That is the complete cast of characters in this story!  There are no extras milling around in the background.


When you multiply G, m1, and m2 together and then divide by r2 (which is equivalent to r*r), you are able to determine the ending to our story which is the attraction (F) between our lovers.  Now we are able to establish some plot points:
  • The more massive either of our lovers (m1 or m2) are, the more they will be attracted to each other.
  • The farther apart (r) they are, the less they will be attracted to each other; the bigger the number you divide by, the smaller your result.  (The square on r only serves to make the reduction in attraction between our lovers less even faster.  For example, if you double the distance between the lovers, you quarter their attraction.)


Now let's take a look at some of the more subtle plot points, specifically the properties that determine the attraction of our lovers (m1 and m2):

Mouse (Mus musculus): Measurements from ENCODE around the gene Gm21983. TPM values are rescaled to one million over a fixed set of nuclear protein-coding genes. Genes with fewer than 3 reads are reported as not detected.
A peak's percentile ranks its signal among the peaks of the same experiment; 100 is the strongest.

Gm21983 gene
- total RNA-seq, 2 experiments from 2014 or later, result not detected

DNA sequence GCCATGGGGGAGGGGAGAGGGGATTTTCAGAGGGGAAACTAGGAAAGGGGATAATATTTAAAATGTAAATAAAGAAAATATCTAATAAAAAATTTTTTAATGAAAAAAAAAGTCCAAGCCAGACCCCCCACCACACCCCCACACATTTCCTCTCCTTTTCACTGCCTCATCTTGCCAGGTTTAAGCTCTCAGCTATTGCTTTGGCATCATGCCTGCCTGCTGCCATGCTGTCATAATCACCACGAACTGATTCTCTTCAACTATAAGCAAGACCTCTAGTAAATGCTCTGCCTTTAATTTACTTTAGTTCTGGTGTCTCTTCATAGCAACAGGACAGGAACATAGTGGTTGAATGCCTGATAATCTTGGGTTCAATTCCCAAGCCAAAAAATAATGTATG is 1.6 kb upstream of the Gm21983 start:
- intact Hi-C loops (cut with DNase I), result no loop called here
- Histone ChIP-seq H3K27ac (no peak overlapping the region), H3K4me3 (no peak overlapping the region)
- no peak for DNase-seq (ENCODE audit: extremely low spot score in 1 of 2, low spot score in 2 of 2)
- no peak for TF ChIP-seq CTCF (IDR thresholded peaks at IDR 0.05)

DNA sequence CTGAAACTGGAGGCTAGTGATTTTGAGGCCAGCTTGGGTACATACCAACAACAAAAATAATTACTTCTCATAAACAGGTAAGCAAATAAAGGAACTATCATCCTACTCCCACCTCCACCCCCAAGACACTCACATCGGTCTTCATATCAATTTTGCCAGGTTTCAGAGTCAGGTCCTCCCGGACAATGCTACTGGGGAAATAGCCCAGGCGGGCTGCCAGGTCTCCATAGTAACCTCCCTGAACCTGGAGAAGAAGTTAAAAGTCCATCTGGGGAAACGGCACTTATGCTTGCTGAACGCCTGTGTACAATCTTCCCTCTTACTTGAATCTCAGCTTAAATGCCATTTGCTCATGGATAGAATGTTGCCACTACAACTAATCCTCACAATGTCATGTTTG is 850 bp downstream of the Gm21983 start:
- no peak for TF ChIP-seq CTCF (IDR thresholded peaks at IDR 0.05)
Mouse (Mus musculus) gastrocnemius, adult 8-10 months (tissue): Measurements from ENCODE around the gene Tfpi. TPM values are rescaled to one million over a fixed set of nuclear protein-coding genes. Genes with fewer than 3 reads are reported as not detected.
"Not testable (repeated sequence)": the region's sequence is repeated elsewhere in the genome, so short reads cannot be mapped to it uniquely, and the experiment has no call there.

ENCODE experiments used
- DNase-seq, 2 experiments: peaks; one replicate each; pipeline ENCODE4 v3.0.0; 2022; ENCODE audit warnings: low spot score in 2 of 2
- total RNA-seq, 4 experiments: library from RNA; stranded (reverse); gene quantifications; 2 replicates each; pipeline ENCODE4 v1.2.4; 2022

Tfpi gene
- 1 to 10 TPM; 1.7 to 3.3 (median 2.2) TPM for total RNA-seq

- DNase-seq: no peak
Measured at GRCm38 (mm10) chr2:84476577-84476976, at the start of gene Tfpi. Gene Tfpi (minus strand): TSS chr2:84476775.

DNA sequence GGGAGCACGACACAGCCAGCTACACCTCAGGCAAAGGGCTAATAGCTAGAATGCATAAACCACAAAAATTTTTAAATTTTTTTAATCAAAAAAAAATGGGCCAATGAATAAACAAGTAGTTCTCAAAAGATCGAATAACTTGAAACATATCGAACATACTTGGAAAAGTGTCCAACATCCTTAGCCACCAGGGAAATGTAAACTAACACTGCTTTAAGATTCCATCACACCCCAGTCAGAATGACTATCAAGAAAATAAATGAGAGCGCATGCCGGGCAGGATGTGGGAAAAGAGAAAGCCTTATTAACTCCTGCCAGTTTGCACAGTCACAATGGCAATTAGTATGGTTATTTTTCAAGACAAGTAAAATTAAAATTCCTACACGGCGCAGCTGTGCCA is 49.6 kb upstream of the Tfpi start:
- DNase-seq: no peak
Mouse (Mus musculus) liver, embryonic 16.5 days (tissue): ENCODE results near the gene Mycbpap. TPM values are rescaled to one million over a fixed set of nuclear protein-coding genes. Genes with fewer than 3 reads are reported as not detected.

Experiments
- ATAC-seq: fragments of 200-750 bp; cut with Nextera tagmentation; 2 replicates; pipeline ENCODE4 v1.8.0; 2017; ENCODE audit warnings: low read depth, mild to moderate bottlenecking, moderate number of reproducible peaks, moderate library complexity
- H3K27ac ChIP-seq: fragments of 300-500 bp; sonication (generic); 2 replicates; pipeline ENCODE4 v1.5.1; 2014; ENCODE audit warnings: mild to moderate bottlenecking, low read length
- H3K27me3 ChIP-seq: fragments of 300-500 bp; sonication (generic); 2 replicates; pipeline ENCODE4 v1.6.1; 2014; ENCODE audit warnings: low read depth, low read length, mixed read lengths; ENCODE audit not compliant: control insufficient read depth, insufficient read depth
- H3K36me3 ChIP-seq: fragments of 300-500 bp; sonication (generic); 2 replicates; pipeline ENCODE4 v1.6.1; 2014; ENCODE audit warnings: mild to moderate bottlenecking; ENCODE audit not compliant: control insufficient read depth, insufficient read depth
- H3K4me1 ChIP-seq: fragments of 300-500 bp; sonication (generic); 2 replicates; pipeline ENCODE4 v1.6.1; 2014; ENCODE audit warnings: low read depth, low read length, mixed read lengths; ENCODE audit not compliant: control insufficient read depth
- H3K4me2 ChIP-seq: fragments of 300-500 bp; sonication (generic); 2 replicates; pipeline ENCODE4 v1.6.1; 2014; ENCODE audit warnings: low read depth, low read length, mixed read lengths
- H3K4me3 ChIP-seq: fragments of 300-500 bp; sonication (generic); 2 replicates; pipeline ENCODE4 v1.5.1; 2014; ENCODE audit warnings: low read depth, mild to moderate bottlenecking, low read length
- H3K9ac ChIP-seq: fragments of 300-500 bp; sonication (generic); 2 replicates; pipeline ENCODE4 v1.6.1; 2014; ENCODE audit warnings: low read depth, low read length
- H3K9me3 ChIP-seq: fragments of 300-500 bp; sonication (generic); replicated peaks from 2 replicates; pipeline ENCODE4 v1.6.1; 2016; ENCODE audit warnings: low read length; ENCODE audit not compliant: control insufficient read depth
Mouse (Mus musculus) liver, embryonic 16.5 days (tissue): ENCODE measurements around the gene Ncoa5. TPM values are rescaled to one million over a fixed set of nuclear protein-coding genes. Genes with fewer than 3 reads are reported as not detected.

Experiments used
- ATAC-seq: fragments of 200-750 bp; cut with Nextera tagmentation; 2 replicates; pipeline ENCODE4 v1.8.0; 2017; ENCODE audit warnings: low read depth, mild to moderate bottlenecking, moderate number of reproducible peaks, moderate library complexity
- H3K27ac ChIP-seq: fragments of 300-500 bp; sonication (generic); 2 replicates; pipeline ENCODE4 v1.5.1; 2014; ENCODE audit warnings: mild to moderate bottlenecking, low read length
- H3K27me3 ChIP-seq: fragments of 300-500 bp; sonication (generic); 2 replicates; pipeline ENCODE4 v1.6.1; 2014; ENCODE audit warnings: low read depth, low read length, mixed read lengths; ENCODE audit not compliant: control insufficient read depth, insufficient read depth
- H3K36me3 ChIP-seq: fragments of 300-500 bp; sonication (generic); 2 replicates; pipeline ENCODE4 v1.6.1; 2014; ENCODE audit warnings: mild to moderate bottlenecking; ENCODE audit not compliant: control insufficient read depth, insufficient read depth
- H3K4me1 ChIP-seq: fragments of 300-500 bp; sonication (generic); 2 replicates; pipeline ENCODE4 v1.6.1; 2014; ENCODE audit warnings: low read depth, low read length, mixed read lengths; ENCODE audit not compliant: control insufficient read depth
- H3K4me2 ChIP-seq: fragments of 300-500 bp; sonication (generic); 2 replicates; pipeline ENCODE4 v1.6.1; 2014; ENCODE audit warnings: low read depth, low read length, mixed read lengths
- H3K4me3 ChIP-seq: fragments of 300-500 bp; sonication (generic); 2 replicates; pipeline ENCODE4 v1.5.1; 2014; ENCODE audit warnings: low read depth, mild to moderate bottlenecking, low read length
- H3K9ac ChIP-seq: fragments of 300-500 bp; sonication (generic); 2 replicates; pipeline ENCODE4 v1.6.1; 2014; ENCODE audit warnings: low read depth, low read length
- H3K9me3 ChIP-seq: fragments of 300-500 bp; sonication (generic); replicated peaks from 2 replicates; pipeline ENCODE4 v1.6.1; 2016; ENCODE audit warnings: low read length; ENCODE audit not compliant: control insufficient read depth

• No unrequited lovem1 and m2 are always equally attracted to each other.  It doesn't matter if one is more massive than the other.  
  • Love is blind:  There is nothing in our script which describes the size or shape of our lovers.  Assuming m1 and m2 stay the same distance apart and their masses don't change, they will always be equally attracted to each other.  m1 will love m2 the same regardless of whether its mass is made up of dense muscle or voluminous blubber. 


Now that we have the script to our play, let's see how the ending turns out when we cast the Sun as m1 and the Earth as m2.  The scene opens the with Earth orbiting the Sun a fixed distance r away (this is called an astronomical unit, AU, and it is about 93 million miles).  We sit and watch the Sun and the Earth be attracted to each other, but the villain of distance keeps them apart.  In an attempt to overcome our villain, the Sun decides to implode on itself, sucking all of its mass into a ball less than about 3.72 miles across.  Now it is a black hole but, according to our script, the Earth felt no change since its love it blind!  The mass of the Sun didn't change and its center is still in the same place.  Drat, the Sun didn't succeed in increasing its attraction with the Earth!

~ FIN ~

♥  Stay tuned for the next installment of "Gravity - The Love Story"!  We will find out what properties our lovers need to have to come together (that is, what properties a mass needs to have to actually get "eaten" by a black hole).